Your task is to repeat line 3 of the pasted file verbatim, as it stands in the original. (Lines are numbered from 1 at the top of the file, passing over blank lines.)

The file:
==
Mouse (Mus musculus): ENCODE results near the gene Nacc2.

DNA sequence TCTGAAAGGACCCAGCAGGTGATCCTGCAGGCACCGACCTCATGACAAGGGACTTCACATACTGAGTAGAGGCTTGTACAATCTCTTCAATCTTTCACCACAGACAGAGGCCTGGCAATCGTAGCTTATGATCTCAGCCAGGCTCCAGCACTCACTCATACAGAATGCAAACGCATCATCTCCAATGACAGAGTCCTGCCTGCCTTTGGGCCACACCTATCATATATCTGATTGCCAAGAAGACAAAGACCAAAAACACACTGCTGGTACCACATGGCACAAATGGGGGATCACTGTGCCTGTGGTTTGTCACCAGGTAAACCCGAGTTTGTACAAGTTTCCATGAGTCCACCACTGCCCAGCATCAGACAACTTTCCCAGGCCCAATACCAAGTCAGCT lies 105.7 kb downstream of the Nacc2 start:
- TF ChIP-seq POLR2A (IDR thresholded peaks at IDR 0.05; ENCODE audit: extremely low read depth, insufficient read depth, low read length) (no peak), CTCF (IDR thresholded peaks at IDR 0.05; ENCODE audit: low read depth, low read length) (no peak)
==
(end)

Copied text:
- TF ChIP-seq POLR2A (IDR thresholded peaks at IDR 0.05; ENCODE audit: extremely low read depth, insufficient read depth, low read length) (no peak), CTCF (IDR thresholded peaks at IDR 0.05; ENCODE audit: low read depth, low read length) (no peak)